More than that. To become a NATO member came to be regarded as not only expedient, but also prestigious. As a symbol and a sign of quality. A brand of belonging to the West. The very term neutrality started sounding as somewhat indecent. It was rather recently when Sweden helped Baltic States join EU. Now their leadership put Sweden and Finland to shame for not being in NATO.
Expansion of NATO: broken promises.
Meanwhile in the process of German unification we in the Soviet Union heard quite clear statements from the Western side that the military structure of Euro-Atlantic community, NATO, would never expand to the East.
I remember how in October 1991, Hans-Dietrich Genscher, one of the pillars of post-war German diplomacy, shared with me as Soviet Foreign Minister his and the US Secretary of State James A. Baker, idea.
They wanted to explore the possibility of setting up so called North Atlantic Cooperation Council (NACC) that alongside NATO countries would comprise the USSR, the newly born independent Baltic States and the Eastern and Central European nations. They saw it as a substitute for NATO in the nearest future.
As a participant of the ceremony that dissolved the Warsaw Treaty Organisation I found this Genscher and Backer idea attractive. I have been convinced that the elimination of one military block would inexorably result in a drastic transformation of the other.
After some considerations Gorbachev was quick to give a go ahead to the Soviet participation in the military and political structure we were discussing and thus NACC was safely born.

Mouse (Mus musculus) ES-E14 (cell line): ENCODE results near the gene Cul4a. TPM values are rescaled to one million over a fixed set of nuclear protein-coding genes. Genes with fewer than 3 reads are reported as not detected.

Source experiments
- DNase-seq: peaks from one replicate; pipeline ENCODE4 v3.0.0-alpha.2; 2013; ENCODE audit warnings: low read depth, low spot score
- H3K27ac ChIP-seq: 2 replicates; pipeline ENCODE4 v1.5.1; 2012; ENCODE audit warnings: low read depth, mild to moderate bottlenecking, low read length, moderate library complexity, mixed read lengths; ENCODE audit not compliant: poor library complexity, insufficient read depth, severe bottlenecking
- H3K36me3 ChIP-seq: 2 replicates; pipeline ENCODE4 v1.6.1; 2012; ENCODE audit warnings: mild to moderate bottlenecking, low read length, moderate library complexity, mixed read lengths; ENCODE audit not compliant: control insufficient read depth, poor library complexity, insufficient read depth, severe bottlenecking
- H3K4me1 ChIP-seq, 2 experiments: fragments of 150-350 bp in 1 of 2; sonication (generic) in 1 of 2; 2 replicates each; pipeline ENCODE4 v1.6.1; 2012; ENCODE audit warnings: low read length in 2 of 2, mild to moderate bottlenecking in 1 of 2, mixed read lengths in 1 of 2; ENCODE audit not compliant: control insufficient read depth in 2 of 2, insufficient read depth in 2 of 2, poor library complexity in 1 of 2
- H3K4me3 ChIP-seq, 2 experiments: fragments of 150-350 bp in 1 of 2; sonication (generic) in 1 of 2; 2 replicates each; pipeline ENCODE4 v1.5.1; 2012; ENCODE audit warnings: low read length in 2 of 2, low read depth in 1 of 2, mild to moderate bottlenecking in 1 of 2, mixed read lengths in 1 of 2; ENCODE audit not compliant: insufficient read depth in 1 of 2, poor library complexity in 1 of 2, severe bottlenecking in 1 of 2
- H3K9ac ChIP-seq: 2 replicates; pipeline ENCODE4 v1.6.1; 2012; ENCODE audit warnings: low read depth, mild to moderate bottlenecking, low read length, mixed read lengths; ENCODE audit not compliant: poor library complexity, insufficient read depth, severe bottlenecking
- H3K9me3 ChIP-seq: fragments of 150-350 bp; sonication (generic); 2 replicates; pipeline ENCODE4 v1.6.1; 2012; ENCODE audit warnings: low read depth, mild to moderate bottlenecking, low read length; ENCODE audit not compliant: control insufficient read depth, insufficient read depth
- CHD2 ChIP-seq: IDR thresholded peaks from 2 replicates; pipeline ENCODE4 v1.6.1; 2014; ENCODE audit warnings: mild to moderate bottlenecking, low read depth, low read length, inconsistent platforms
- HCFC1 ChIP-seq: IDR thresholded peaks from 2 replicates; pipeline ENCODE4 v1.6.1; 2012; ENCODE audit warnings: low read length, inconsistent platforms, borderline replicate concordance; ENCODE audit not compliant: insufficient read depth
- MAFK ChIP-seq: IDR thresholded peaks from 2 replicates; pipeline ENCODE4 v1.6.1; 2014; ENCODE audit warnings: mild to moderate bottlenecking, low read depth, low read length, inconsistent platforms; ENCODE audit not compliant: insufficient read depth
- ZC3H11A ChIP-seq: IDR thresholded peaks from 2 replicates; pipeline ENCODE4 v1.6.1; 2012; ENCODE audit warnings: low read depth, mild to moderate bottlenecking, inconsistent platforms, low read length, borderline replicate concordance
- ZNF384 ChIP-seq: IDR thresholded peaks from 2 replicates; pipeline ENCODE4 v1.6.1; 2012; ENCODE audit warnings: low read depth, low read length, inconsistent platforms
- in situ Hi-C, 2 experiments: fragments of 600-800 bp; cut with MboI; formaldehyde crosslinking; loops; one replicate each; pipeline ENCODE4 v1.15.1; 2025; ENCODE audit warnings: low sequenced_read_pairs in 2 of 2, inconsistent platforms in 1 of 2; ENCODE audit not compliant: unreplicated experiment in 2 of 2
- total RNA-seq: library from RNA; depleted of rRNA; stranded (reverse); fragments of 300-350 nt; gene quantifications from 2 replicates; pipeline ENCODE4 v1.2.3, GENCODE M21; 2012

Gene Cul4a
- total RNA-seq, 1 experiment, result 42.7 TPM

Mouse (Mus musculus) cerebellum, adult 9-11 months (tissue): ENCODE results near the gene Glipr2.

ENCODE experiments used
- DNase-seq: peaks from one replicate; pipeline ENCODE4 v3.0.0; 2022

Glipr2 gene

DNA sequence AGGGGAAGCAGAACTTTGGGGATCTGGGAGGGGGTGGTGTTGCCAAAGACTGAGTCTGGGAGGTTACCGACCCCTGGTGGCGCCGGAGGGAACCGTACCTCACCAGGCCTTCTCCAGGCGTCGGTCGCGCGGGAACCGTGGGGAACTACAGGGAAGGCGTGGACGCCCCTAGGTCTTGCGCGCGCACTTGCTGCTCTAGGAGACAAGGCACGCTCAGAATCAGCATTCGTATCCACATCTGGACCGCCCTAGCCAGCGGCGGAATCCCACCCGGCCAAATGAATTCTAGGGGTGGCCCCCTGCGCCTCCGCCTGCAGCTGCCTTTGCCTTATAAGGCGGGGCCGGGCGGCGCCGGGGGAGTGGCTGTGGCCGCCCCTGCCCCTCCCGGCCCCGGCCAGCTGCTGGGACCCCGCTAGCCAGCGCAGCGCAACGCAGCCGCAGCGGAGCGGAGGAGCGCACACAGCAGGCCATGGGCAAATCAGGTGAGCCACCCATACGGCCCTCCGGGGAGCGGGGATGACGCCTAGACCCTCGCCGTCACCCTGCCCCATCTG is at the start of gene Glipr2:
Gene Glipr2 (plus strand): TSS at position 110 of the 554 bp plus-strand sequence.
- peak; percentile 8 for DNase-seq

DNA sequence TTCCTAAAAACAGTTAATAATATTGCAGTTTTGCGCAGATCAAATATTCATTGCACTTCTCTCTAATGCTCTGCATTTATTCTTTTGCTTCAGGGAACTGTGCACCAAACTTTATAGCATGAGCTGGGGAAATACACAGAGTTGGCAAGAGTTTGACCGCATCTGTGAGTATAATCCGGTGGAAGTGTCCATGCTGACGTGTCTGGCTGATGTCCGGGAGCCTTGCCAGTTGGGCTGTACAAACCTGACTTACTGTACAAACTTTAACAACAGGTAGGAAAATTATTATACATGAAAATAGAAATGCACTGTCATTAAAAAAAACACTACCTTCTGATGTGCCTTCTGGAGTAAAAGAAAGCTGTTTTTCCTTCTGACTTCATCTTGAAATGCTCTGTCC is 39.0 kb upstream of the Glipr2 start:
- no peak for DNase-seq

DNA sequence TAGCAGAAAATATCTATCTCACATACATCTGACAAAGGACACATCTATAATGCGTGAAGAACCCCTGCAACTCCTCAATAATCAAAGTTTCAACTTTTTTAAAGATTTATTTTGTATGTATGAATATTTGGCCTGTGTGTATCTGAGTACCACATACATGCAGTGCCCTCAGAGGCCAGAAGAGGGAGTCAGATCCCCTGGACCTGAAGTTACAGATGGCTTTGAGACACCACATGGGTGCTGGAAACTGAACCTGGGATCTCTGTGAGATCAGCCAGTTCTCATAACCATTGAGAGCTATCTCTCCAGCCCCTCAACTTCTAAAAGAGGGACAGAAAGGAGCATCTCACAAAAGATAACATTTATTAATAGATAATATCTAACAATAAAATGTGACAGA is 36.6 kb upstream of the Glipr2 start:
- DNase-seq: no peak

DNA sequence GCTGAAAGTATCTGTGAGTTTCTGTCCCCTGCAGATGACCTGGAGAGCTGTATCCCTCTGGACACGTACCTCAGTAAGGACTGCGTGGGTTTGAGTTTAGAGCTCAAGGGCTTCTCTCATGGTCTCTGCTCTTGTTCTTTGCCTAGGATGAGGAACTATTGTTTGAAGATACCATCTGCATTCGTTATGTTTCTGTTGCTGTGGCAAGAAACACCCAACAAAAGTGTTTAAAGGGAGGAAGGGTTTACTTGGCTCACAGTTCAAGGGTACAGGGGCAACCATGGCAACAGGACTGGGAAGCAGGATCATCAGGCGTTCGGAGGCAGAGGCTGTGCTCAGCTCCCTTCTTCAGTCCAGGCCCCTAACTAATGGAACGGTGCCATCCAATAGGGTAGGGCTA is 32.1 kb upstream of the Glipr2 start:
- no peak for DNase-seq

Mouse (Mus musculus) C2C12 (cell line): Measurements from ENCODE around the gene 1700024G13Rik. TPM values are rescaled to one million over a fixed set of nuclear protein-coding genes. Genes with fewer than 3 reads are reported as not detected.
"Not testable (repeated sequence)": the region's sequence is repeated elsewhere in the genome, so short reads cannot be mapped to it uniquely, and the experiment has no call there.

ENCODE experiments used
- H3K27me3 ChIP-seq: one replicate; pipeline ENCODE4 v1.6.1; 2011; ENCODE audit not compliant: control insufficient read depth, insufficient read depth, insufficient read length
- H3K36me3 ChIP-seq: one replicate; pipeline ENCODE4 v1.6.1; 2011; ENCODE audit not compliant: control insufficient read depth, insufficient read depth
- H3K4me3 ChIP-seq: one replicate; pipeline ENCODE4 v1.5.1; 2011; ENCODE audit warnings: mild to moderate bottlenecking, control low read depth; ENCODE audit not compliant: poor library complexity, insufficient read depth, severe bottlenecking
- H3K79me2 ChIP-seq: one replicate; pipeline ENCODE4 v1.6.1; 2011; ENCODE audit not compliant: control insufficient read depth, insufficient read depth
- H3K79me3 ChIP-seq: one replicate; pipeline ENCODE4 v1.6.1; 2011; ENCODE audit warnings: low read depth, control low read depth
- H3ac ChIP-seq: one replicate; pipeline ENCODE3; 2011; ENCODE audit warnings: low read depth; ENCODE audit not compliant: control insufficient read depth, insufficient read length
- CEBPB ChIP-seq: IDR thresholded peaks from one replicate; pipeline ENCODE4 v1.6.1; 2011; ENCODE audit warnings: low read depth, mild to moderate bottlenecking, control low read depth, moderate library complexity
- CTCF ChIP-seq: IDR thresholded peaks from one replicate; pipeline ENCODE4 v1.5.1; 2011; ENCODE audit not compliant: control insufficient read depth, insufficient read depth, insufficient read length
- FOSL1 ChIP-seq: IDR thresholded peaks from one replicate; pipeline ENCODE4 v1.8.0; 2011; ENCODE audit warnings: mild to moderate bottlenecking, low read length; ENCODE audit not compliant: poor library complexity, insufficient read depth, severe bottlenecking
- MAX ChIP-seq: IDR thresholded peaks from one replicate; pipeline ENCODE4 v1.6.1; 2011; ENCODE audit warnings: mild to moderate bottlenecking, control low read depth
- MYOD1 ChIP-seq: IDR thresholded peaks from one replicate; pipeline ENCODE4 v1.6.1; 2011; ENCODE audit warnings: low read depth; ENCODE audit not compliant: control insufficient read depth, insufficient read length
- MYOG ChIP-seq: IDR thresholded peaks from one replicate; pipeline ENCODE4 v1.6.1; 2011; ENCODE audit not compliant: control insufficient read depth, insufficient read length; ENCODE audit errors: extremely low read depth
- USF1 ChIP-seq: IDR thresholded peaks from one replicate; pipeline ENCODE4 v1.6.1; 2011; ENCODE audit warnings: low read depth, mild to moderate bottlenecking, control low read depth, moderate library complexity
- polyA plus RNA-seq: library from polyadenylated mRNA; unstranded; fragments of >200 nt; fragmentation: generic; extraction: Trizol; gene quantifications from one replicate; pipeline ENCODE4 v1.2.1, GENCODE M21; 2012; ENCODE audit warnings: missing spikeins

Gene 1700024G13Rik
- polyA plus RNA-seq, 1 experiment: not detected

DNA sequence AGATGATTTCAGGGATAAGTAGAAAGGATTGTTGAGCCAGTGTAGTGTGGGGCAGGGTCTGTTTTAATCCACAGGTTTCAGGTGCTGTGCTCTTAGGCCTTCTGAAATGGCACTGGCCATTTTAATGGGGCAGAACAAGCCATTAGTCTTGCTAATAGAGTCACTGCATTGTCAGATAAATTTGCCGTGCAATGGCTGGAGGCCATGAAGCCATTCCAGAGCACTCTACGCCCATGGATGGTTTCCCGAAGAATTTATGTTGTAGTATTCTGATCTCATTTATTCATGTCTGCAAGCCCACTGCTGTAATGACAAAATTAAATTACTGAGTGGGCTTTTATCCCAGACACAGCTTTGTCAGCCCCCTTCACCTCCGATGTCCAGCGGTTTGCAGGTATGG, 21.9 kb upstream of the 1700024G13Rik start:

But soon under the influence of so called New Europe, the Old West abandoned this idea and resorted to the Partnership for Peace which became just a next step towards NATO.
Promises given to Gorbachev, and, by the way, to me, not to move NATO’s infrastructure close to borders of the USSR – RF had been broken.
70 years ago when Europe lay in ruins and Stalin’s tyranny was in full swing, the USA came up with Marshall Plan. Now it came up with plans of NATO expansion.
True, it was the Russian leadership’s foreign and security policy which remained so chaotic and conceptually erratic that made its neighbors and partners uneasy. But would the enlargement of NATO serve as a panacea, or just a palliative?
A spiral of reactions and counter-reactions appeared to be endless.
But like a coin, expansion both of NATO and EU has two sides – the more some countries of Europe unite, the stronger others feel alienated, left out. An explosive mixture. The intensified cooperation among the EU countries should not entail marginalisation of others.
True, today’s confrontation in the world has no ideological accents, as it was before. At the same time religious, ethnic tensions became hundred times stronger. Nobody seems to accept neutrality
The pillars of a genuine partnership are common security, democracy, openness, political and economic cooperation, an expansion of trade and a functioning legal system.
All what I have said above would be right and make sense providing that all the parties then had been sincere, and believed what they preached. If not, if all the good intentions declared were nothing else but hypocrisy, we need a different framework to understand what was going on.